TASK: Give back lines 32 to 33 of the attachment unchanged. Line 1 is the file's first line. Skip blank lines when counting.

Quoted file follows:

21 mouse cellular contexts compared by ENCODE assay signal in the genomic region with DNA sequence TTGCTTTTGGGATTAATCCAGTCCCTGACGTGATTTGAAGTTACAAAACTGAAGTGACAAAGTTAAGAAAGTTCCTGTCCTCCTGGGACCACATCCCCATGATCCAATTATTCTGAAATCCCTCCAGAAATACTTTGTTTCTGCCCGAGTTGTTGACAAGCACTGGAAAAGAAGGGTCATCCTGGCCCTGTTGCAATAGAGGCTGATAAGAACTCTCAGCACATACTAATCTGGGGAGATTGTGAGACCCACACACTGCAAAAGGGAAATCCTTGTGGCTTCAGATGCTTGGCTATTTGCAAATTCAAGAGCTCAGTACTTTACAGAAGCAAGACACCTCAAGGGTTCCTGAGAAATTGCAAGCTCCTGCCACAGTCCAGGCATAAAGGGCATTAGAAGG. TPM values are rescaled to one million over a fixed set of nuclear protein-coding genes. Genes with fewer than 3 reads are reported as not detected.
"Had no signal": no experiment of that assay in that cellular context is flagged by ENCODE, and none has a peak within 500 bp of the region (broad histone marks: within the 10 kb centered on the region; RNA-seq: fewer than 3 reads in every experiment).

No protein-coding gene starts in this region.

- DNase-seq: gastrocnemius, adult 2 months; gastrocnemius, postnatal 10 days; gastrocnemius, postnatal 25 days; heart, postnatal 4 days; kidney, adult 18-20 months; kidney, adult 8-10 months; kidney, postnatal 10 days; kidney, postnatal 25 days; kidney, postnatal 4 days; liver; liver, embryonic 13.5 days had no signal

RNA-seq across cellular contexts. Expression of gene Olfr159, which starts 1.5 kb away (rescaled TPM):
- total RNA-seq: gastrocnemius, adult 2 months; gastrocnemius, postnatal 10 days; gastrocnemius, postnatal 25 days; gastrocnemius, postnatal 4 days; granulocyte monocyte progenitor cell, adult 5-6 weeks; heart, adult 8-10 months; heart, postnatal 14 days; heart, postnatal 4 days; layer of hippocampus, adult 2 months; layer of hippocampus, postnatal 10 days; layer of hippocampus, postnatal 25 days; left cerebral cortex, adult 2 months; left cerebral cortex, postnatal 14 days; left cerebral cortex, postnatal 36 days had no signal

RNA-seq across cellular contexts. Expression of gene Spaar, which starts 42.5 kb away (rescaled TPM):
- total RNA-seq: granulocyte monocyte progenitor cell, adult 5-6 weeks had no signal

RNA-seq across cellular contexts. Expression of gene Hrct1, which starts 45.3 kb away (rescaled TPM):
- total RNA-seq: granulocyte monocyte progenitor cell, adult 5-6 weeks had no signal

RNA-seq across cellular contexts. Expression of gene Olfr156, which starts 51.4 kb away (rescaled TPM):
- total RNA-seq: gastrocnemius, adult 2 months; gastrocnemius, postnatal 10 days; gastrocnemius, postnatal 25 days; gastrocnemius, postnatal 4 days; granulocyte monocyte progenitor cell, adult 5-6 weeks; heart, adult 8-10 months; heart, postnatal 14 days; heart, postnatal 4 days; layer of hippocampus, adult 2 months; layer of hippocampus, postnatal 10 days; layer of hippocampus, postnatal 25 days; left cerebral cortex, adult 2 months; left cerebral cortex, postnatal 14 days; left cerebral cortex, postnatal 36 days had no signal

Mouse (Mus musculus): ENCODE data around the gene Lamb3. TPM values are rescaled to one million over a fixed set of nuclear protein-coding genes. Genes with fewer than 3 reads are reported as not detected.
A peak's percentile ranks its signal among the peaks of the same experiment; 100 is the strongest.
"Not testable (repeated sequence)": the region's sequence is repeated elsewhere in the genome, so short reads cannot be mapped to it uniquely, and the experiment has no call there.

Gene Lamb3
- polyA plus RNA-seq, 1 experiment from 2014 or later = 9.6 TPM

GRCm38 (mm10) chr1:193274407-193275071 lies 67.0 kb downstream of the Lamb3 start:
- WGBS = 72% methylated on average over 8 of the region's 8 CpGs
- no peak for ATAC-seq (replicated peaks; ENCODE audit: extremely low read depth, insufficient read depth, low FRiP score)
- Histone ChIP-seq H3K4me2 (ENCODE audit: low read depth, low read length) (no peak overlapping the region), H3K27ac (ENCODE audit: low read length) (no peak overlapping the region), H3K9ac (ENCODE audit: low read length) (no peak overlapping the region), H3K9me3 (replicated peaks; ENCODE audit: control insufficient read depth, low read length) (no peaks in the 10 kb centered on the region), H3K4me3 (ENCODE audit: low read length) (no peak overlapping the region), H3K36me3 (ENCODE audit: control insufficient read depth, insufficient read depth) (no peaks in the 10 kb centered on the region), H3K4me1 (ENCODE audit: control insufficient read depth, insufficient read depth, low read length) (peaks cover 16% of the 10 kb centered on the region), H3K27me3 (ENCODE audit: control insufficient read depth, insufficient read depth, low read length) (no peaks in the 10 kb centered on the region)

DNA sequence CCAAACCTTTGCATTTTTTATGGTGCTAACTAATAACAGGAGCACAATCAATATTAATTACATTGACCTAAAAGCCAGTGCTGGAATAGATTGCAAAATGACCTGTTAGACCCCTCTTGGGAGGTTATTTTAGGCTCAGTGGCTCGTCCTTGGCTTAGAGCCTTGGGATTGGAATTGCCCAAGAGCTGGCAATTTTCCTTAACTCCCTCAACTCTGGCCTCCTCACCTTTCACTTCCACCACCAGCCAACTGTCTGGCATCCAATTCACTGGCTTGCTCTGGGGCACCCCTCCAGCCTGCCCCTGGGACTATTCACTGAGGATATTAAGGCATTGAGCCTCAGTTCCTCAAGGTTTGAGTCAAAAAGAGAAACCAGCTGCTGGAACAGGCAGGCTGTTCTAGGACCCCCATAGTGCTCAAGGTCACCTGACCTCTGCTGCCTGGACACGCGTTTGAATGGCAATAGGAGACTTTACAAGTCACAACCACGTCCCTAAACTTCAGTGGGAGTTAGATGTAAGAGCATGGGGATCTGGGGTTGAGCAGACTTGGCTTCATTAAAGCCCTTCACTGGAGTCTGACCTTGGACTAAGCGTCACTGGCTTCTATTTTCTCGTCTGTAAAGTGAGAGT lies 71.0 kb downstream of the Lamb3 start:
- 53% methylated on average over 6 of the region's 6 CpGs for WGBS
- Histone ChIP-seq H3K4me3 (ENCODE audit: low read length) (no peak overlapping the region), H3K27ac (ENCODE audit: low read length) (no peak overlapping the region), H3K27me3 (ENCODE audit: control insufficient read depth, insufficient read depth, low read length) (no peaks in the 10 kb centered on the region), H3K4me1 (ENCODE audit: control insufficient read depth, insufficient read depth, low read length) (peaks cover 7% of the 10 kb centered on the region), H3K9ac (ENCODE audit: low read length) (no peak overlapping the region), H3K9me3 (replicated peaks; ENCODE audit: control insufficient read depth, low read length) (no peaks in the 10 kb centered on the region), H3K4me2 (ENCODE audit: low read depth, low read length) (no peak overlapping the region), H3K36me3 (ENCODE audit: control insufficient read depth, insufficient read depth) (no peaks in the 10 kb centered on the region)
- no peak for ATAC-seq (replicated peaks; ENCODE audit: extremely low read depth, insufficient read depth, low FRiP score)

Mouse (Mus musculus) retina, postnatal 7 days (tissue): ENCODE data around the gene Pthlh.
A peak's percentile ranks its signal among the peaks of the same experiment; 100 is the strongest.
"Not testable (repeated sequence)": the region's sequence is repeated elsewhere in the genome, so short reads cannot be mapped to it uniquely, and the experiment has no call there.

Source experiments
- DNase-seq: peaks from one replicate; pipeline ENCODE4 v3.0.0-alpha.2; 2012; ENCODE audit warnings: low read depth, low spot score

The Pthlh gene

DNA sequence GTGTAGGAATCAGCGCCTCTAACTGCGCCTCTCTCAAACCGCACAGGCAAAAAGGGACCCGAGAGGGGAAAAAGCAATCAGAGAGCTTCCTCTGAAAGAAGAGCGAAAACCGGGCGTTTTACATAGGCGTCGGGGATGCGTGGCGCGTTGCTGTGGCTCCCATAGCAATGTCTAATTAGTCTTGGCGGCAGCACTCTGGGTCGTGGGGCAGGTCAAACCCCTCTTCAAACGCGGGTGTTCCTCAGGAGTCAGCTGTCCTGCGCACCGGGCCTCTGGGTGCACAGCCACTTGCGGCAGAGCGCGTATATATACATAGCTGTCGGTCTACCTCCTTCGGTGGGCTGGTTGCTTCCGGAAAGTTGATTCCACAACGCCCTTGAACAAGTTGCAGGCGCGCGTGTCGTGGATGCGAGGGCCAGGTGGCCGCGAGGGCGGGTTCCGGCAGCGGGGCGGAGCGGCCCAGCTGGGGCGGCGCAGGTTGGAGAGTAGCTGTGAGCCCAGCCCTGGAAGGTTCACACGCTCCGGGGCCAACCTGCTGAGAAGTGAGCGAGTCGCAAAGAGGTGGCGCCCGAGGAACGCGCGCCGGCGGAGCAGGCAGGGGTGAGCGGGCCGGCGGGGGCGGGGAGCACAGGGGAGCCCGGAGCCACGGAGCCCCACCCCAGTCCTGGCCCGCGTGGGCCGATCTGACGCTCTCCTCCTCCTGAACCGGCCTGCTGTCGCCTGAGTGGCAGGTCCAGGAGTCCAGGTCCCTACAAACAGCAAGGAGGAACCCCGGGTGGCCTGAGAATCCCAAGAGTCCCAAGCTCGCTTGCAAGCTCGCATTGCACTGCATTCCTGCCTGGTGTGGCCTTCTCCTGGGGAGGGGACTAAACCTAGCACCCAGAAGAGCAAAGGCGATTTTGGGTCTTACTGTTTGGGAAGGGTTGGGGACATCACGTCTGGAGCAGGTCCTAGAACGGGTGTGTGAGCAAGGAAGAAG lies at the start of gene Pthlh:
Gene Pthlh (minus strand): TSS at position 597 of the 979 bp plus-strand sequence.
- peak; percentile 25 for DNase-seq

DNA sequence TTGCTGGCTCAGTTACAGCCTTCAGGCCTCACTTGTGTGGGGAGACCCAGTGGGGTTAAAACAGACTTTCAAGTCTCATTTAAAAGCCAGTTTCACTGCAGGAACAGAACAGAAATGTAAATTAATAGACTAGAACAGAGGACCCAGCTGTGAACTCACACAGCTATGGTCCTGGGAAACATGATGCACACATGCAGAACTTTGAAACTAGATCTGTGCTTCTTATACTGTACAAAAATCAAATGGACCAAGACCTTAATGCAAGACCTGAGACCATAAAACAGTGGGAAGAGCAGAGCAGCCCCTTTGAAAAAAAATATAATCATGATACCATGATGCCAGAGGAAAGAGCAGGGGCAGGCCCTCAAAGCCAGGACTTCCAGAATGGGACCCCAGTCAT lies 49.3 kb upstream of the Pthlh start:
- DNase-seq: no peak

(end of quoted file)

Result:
DNA sequence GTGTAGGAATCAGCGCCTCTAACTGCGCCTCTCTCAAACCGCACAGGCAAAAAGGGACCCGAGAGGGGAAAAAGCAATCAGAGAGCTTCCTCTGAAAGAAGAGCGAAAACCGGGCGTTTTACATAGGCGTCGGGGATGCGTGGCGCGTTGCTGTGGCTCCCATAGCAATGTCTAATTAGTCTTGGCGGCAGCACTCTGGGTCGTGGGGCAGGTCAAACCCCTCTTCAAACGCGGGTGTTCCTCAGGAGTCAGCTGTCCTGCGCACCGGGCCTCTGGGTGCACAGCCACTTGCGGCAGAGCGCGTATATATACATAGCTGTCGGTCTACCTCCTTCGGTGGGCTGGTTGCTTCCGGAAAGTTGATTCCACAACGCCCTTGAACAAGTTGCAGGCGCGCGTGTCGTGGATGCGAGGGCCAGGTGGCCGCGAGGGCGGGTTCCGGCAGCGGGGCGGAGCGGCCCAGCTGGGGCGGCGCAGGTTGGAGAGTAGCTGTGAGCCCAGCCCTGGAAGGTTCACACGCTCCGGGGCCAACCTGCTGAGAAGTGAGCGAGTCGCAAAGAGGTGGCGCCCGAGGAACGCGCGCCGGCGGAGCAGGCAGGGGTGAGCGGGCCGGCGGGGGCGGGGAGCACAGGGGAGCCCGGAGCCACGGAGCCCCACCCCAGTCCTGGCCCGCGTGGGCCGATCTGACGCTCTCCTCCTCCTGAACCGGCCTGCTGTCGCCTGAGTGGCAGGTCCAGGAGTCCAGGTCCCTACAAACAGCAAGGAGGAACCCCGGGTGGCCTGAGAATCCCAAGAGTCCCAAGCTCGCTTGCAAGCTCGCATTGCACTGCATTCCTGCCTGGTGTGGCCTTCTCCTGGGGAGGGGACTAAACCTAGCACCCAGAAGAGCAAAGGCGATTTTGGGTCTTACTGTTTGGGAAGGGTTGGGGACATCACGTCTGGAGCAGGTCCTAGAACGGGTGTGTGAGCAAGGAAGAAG lies at the start of gene Pthlh:
Gene Pthlh (minus strand): TSS at position 597 of the 979 bp plus-strand sequence.